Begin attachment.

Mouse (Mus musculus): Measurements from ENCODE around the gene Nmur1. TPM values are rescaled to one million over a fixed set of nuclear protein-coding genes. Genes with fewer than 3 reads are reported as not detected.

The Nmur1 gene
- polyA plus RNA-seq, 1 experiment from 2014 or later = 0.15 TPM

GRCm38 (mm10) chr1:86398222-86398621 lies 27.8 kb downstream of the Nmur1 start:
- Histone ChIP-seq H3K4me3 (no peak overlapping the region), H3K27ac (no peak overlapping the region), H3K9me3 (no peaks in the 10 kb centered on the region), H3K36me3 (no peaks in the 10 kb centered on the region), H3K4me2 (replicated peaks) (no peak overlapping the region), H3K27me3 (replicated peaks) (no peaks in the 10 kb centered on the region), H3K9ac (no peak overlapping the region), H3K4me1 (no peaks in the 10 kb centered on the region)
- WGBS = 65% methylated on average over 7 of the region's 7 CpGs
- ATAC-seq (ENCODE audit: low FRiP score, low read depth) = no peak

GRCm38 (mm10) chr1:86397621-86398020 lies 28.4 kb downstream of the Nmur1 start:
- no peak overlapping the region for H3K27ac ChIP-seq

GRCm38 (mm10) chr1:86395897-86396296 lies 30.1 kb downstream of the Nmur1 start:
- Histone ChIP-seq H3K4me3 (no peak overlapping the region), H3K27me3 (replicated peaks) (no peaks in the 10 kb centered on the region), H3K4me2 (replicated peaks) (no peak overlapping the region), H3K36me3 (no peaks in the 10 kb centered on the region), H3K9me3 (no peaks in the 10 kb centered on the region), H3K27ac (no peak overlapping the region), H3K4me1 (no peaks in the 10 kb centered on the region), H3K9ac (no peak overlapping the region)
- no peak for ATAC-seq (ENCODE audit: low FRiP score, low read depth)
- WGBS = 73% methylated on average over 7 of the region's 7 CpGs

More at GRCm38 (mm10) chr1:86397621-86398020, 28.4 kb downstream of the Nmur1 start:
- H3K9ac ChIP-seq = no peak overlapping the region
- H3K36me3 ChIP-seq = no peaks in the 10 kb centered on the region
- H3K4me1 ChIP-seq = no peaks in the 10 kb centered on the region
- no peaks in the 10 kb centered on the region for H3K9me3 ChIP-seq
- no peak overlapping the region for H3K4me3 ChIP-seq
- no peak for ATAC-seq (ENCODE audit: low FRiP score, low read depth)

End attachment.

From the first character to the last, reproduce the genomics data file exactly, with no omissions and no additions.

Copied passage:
Mouse (Mus musculus): Measurements from ENCODE around the gene Nmur1. TPM values are rescaled to one million over a fixed set of nuclear protein-coding genes. Genes with fewer than 3 reads are reported as not detected.

The Nmur1 gene
- polyA plus RNA-seq, 1 experiment from 2014 or later = 0.15 TPM

GRCm38 (mm10) chr1:86398222-86398621 lies 27.8 kb downstream of the Nmur1 start:
- Histone ChIP-seq H3K4me3 (no peak overlapping the region), H3K27ac (no peak overlapping the region), H3K9me3 (no peaks in the 10 kb centered on the region), H3K36me3 (no peaks in the 10 kb centered on the region), H3K4me2 (replicated peaks) (no peak overlapping the region), H3K27me3 (replicated peaks) (no peaks in the 10 kb centered on the region), H3K9ac (no peak overlapping the region), H3K4me1 (no peaks in the 10 kb centered on the region)
- WGBS = 65% methylated on average over 7 of the region's 7 CpGs
- ATAC-seq (ENCODE audit: low FRiP score, low read depth) = no peak

GRCm38 (mm10) chr1:86397621-86398020 lies 28.4 kb downstream of the Nmur1 start:
- no peak overlapping the region for H3K27ac ChIP-seq

GRCm38 (mm10) chr1:86395897-86396296 lies 30.1 kb downstream of the Nmur1 start:
- Histone ChIP-seq H3K4me3 (no peak overlapping the region), H3K27me3 (replicated peaks) (no peaks in the 10 kb centered on the region), H3K4me2 (replicated peaks) (no peak overlapping the region), H3K36me3 (no peaks in the 10 kb centered on the region), H3K9me3 (no peaks in the 10 kb centered on the region), H3K27ac (no peak overlapping the region), H3K4me1 (no peaks in the 10 kb centered on the region), H3K9ac (no peak overlapping the region)
- no peak for ATAC-seq (ENCODE audit: low FRiP score, low read depth)
- WGBS = 73% methylated on average over 7 of the region's 7 CpGs

More at GRCm38 (mm10) chr1:86397621-86398020, 28.4 kb downstream of the Nmur1 start:
- H3K9ac ChIP-seq = no peak overlapping the region
- H3K36me3 ChIP-seq = no peaks in the 10 kb centered on the region
- H3K4me1 ChIP-seq = no peaks in the 10 kb centered on the region
- no peaks in the 10 kb centered on the region for H3K9me3 ChIP-seq
- no peak overlapping the region for H3K4me3 ChIP-seq
- no peak for ATAC-seq (ENCODE audit: low FRiP score, low read depth)